Mistrust, Careerism, and the Loss of the Warrior Ethos … or
April 17, 1999
 Lt. Melanie C. Butler, "Why I Will Leave The Navy," Proceedings of the US Naval Institute, April 1999. Attached.
As the United States slides down the slope of putting more of our soldiers, sailors, airmen, and marines in harm's way in the undeclared Serbo-NATO war, the military's deteriorating readiness problems have been conveniently forgotten, but they have not gone away, and they could cause problems if the viciousness of the fighting and/or the tempo of operations intensify.
Among the most dangerous of these readiness problems has been the growing wedge of mistrust between the high ranking officers on the one hand and lower ranking officers and NCOs on the other [Comment #'s 126, 129, 138, 142, 155, 186, 207, 233, and 242 discuss different aspects of the wedge of mistrust]. Many of the juniors believe the senior officers put careers and bureaucratic prerogatives ahead of the hard decisions needed to protect the welfare of their people and the warfighting ethos of military service.
There can be no unit cohesion with out mutual respect and trust between the leaders and the led, and as any seasoned combat veteran will tell you, a breakdown of cohesion courts disaster when a unit is subjected to the intense stress of a hard-fought battlefield.
In the attached article, Lt. Melanie C. Butler provides a cogent analysis of factors that have been demoralizing and driving junior officers out of the Navy. Note that the issue of trust and confidence in leadership lies at the heart of the lieutenant's articulate analysis.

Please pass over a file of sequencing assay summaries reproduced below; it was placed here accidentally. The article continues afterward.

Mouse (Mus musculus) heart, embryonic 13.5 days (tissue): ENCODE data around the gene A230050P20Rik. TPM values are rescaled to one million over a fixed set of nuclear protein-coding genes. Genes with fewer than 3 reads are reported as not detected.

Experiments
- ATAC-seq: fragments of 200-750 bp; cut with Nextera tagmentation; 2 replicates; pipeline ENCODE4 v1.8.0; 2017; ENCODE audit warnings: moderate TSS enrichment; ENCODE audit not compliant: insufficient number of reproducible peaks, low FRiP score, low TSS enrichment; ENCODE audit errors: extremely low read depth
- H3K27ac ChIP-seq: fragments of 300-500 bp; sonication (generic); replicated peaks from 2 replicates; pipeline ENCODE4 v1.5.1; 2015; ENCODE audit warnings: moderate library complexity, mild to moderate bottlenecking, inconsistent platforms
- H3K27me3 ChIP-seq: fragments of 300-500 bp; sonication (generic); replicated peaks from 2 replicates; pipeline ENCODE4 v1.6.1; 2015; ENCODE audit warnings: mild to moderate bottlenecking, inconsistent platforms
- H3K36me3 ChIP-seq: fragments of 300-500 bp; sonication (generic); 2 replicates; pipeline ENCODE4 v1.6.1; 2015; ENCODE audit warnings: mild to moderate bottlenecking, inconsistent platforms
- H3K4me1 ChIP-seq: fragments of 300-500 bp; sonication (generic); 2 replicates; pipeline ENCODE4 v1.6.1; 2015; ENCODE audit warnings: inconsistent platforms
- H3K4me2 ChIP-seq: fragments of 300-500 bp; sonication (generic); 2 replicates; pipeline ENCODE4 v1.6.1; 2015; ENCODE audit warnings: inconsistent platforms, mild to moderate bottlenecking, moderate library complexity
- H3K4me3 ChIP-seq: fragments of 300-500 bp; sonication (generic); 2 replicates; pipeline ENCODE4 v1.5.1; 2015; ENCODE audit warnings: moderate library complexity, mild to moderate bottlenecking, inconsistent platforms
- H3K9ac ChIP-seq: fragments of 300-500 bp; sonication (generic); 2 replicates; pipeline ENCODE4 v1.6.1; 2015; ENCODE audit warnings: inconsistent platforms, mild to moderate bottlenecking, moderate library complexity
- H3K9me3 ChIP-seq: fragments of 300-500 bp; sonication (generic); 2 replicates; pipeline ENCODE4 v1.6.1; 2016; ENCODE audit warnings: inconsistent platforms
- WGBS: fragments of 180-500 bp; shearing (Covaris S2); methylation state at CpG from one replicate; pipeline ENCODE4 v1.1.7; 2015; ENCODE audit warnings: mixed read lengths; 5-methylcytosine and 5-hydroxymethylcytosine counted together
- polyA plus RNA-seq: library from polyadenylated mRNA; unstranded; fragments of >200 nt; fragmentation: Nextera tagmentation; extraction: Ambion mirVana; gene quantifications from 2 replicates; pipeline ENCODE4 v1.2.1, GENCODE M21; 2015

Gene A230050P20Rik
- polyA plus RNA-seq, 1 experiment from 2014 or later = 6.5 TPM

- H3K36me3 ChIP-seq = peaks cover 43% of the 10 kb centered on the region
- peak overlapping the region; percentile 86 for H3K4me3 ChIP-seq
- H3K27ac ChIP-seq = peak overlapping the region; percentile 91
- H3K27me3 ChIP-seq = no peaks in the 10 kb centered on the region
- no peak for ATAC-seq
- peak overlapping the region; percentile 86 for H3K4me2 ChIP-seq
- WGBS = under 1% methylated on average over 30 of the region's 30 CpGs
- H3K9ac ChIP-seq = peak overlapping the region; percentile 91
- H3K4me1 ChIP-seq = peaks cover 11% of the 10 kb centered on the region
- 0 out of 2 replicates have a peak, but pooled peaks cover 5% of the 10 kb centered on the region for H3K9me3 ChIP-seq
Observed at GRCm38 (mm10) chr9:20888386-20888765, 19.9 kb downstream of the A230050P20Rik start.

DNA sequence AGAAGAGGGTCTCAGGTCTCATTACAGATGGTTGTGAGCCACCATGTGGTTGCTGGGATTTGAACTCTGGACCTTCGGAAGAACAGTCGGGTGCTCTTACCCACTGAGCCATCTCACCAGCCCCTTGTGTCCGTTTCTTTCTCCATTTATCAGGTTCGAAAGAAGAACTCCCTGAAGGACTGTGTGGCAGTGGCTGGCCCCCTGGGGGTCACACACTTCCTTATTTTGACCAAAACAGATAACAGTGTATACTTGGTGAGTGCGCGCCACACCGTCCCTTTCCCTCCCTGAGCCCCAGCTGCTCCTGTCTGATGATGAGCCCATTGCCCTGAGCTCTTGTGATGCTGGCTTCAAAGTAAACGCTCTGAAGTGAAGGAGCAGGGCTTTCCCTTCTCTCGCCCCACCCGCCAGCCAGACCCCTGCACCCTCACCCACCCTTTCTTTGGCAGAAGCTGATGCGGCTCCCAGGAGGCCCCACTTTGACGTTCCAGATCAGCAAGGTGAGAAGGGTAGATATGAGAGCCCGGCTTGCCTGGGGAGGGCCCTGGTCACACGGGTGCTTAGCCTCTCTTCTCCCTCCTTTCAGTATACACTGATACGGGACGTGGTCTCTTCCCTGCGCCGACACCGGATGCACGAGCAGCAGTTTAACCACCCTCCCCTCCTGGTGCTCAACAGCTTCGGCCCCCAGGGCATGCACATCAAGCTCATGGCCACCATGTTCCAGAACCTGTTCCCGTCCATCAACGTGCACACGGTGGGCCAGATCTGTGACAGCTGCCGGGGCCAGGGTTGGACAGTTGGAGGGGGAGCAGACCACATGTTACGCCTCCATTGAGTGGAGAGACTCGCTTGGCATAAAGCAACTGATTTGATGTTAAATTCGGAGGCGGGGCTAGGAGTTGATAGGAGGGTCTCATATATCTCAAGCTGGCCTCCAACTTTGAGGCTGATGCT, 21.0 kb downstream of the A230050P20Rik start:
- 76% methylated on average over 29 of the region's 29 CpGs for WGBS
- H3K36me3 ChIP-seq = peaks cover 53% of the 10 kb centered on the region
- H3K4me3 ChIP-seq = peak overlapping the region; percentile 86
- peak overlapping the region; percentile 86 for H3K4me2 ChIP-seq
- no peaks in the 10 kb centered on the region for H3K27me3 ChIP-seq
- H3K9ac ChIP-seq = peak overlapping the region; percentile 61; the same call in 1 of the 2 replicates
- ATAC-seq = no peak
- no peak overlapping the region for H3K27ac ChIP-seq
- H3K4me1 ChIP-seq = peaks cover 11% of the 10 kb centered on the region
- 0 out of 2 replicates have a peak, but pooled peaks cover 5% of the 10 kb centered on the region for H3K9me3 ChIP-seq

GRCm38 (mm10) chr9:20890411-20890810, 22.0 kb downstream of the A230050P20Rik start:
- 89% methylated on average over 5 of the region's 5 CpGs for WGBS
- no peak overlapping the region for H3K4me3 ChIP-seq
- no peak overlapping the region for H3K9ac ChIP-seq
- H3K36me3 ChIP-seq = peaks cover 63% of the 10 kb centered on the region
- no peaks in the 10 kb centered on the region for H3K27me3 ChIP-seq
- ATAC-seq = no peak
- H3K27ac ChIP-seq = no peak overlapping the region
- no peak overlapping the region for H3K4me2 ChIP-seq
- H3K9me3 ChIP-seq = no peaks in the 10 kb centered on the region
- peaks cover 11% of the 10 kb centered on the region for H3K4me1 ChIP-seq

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Why I Will Leave The Navy
By Melanie C. Butler
I do not want to leave the Navy, but I will. I know this, even as I discuss--with my husband on a weekly basis--the possibility of staying at least through my department head tour. Even though I truly love being a surface warfare officer, I cannot do this for the next 15 years.
Why will I leave? There are a lot of reasons, many of which already have been briefed to the CNO and most of the flag officers. But very few junior officers will open up fully to an admiral, so the extent of the problem still may not be appreciated. There are several elements: a lack of compensatory pay for work done; a lack of trust in senior leadership; a lack of understanding about the balance between personal and professional life; and a disappointment in the loss of the warrior ethos that permeated the Navy when I was at the Naval Academy. The most compelling reason for my decision to leave my chosen profession, however, is a total absence of fun, coupled with an understanding that the senior leadership is unwilling to accept the fact that the Navy is broken.
What I mean by "fun" is the passionate enjoyment and fulfillment that comes from doing work you love. It is the excitement that comes upon waking up, ready to face a new day filled with challenges and opportunities. It is the pure unadulterated satisfaction you feel at the end of a hard day, knowing that you have made a difference in the world. This is "fun" to me.
The fact that I am still in the Navy already puts me in a minority. At my five-year reunion weekend in Annapolis, I was surprised that as much as 25% of my class attended. And I was even more surprised to learn that 80% of those who attended were out of the Navy. As I talked with my classmates about their new careers and how their lives are, I noticed